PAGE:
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Dinosaur Genus List - DPaleontology and Geology Glossary: Ag to AlDinosaur Genus List - MPaleontology and Geology Glossary: OPaleontology and Geology Glossary: As to AzToday's featured page: Three Little Pigs - Follow the Instructions



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Dinosaur and Paleontology Dictionary
A B C D E F G H I J K L M N O P Q R S T U V W X Y Z

Click on an underlined word for more information on that subject.
If the dinosaur or paleontology term you are looking for is not in the dictionary, please e-mail us.

Am
Aa to Af Ag to Al Am An to Ao Ap to Ar As to Az


AMARGASAURUS

(pronounced uh-MARG-uh-SAWR-us) Amargasaurus was a diplodocid sauropod from the early Cretaceous period, about 131 million-125 million years ago. It was about 33 feet (10 m) long and weighed roughly 5000 kg. It had a double row of spines along its neck, back, and tail.


AMBER

Amber is a yellowish, fossilized tree resin (from conifers) that sometimes contains bits of trapped matter.

AMBULOCETUS

Ambulocetus natans (meaning "walking whale that swims") is an extinct mammal the size of a sea lion, 10 feet (3 m) long and about 650 pounds. Its limbs allowed it to swim and could also support it on land. It had long, powerful jaws with shark-like teeth, a small brain, and a pelvis fused to its backbone (like land-dwelling mammals but unlike whales). It may have been an ancestor of the whales - it may have evolved from animals like Mesonychid. Ambulocetus was found (in 1993) and named (in 1994) by Hans Thewissen in Pakistan.


AMBLYDACTYLUS

Amblydactylus is a dinosaur known only from its fossilized footprints; it is an ichnogenus. It was probably a hadrosaur, a duck-billed dinosaur. Fossils of parallel tracks have been found in Canada, and are probably evidence of herds of these dinosaurs.

AMEBELODON

Amebelodon, commonly known as a "Shovel Tusker," was a huge, plant-eating mammal that lived in herds during the Early middle Miocene (about 15 million years ago). This elephant-like browser had a shovel-shaped, scoop-like lower jaw (mandible). This huge mouth had sharp teeth at the front edge; these teeth were probably used for cutting leaves to eat. Flat cheek teeth ground up the leaves. It also had 2 small, forward and downward-pointing tusks toward the front of the upper jaw, probable used for defense against predators. It lived in wet parts of prairies and ate soft plants (including water plants). It was 20 ft (6 m) long, was 9 ft (2.8 m) tall at the shoulder and weighed about 4.5 tons (4 tonnes). Fossils have been found in North America. Classification: Order Proboscidea, Suborder Elephantoidea, Family Gomphothere (closely related to Platybelodon).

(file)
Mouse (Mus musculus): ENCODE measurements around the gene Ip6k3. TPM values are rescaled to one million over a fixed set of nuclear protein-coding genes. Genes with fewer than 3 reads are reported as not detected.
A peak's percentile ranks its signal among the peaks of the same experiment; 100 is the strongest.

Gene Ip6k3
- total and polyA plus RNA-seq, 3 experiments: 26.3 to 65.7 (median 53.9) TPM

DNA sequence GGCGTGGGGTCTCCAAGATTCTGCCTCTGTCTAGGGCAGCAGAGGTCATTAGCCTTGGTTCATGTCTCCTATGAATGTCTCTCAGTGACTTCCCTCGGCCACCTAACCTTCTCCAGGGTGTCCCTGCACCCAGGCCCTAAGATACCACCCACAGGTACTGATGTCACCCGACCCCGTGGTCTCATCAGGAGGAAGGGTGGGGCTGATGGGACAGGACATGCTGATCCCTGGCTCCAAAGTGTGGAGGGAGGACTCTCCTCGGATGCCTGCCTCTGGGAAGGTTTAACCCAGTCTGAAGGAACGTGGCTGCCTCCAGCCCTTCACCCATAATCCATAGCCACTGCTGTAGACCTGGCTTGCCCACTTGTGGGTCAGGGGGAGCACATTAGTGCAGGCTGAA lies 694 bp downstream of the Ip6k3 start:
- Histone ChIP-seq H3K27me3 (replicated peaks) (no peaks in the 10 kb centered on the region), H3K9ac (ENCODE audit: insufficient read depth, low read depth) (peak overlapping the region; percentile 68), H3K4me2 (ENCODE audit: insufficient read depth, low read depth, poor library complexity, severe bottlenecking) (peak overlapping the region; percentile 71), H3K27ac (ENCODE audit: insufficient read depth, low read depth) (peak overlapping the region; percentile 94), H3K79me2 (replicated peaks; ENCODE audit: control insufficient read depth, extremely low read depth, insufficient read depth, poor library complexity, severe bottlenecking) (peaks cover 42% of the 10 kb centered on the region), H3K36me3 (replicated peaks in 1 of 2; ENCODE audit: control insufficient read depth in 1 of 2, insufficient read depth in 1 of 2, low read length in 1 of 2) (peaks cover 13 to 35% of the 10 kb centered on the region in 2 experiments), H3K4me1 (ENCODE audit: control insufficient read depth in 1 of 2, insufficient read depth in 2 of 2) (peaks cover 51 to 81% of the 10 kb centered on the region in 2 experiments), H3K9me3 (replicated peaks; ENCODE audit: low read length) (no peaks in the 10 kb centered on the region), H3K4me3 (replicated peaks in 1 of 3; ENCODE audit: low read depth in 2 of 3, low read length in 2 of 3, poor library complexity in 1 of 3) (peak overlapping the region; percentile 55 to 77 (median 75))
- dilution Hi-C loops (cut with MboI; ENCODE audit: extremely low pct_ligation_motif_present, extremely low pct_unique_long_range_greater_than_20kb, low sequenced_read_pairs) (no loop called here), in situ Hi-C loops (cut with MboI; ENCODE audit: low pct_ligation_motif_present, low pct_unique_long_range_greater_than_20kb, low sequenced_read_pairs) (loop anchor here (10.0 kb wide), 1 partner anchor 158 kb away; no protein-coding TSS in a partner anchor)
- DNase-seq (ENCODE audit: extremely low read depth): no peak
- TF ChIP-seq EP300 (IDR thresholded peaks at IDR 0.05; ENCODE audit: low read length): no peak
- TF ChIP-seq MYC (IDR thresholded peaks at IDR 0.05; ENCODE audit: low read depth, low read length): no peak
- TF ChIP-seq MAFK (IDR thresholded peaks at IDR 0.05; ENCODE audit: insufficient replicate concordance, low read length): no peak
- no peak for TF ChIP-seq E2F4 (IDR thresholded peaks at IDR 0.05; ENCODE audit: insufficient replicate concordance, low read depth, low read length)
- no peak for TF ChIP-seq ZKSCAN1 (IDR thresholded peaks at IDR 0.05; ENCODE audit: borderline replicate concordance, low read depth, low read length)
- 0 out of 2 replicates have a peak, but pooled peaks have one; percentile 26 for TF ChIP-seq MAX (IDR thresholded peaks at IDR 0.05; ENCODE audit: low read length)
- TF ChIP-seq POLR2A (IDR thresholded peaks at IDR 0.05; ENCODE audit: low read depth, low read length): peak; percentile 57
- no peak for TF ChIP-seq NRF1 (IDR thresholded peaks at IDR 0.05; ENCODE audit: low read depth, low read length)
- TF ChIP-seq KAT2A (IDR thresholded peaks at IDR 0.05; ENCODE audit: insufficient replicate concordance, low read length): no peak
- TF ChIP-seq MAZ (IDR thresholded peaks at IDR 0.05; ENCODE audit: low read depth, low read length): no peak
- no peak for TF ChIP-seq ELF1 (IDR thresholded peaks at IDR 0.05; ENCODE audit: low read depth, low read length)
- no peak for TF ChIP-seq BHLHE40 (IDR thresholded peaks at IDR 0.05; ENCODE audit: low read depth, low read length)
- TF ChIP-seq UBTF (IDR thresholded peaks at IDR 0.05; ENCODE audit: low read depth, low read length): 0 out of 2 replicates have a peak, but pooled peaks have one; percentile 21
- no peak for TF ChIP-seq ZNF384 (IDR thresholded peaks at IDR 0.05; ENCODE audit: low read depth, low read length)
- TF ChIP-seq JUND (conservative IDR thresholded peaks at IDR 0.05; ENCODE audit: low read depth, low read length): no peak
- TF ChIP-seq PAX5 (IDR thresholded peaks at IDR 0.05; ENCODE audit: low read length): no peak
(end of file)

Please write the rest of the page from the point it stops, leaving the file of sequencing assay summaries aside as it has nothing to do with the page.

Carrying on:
AMMONITE

(pronounced AM-uh-nite) Ammonite was an early mollusk, a fast-moving predatory marine invertebrate (a cephalopod). These animals were protected by a shell (usually spiral-coiled) that contained many air filled chambers; the animal lived only in the outer chamber. Ammonites ranged in size from under an inch to about 9 feet (3 m) in diameter. They appeared during the Devonian and went extinct during the K-T extinction, 65 million years ago. The closest living relative of the ammonite is the chambered nautilus. Ammonites were named for Amun (also spelled Ammon), an ancient Egyptian God who is pictured as having ram's horns behind each ear (which look like ammonites). Ammonite fossils are found in great quantities and are used as an index fossil.

AMMOSAURUS

(pronounced AM-uh-SAWR-us) Ammosaurus (meaning "sandy-ground lizard") was a large, long-necked, small-headed, quadrupedal, plant-eating plateosaurid prosauropod dinosaur from the early Jurassic period, about 198 million to 187 million years ago. It had a bulky body, small feet, big hands with thumb claws and a long tail. It was about 14 feet (4 m) long, weighing roughly 290 kg. Four incomplete skeletons (juvenile & adult) have been found in Connecticut, Arizona, USA, and perhaps Nova Scotia, Canada. Ammosaurus was named by paleontologist O. Marsh in 1891.


AMNIOTE

(pronounced AM-nee-oat) Amniotes are animals whose eggs contain an amnion, a membrane that surrounds the embryo and helps retain fluids. This lets an animal lay eggs other than in the water (without having them dry out). Mammals, amphibians, birds, dinosaurs, turtles, and lizards are amniotes.

AMPELOSAURUS